Most of the time they sat in the observation car between the sleeping compartments and the dining car. The important V.I.Ps had their own luxury lounge, but they shared the dining car, relegating the lesser vips to Second Sitting. As yet, they were all strangers to each other, though the scientist and the industrialist were possibly nodding acquaintances. Mostly they sat in silence, watching the last of the fringes of Adelaide fall behind them. Farming country followed, vineyards perhaps, but they knew that within hours they would experience the vastness of Central Australia, bush giving way to desert, the hugeness of the continent overwhelming the consciousness of the shore-dwelling city folk.
They soon fell into a routine, forming little groups, revealing or concealing according to their personalities, and seriously concerned at establishing a pecking order. Harris, by nature a loner, nevertheless observed with the keen eye of the novelist; filing away impressions which his subconscious would resurrect in his later works. He thought idly of Agatha Christie’s Orient Express, and he toyed with the idea of fictionalising their present circumstance,, just for the fun of it, he thought. How would it go?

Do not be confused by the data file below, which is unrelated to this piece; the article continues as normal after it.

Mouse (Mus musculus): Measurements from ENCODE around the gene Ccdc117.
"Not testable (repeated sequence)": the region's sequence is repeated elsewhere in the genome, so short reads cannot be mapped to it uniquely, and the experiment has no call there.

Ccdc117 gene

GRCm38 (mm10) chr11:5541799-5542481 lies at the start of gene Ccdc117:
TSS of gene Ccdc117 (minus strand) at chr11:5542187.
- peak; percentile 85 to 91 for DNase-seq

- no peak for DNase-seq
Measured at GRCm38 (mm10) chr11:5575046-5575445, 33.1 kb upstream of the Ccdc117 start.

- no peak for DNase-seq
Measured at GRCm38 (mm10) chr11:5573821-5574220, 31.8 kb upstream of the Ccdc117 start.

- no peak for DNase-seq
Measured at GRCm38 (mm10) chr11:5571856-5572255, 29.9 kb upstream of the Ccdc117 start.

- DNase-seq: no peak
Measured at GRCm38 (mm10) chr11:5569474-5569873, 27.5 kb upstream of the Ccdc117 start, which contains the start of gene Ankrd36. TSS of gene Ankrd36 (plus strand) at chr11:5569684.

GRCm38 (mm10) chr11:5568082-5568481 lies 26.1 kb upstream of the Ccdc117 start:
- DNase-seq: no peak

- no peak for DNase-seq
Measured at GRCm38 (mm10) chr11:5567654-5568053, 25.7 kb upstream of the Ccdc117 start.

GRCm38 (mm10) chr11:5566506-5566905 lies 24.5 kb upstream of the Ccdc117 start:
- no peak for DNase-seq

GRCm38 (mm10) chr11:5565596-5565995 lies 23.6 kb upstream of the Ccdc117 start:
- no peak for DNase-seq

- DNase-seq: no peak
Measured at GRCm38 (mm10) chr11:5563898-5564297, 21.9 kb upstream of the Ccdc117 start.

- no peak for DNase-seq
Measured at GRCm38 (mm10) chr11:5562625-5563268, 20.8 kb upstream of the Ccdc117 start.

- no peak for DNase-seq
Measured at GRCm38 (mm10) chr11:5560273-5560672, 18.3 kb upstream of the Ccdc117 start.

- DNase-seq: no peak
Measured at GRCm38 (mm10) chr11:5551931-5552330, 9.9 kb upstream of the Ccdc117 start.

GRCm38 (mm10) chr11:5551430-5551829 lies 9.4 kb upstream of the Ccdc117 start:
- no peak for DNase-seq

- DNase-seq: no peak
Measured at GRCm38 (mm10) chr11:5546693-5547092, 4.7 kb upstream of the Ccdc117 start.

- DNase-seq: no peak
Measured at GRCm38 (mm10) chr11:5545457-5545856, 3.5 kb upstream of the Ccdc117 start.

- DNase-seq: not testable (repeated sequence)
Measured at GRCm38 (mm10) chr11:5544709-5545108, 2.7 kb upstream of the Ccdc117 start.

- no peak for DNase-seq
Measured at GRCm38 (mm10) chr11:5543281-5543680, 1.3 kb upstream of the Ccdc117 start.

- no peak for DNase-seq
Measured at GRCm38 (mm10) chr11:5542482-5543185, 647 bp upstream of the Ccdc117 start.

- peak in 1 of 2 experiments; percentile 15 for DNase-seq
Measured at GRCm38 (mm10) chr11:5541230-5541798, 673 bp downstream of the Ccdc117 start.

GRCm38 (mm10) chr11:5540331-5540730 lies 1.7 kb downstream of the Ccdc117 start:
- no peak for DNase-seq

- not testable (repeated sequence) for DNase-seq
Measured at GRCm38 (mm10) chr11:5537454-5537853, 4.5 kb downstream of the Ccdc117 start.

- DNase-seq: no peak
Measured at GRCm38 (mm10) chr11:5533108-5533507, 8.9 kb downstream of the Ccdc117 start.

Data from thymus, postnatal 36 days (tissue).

Not a Murder; No, that would be too close to the Orient book. As the miles rushed by, a plot suggested itself to him. He would imagine, and observe the social dynamics of the various members of their little group. Twelve was not an unmanageable number — Eleven, really, because he intended to leave himself out of the equation.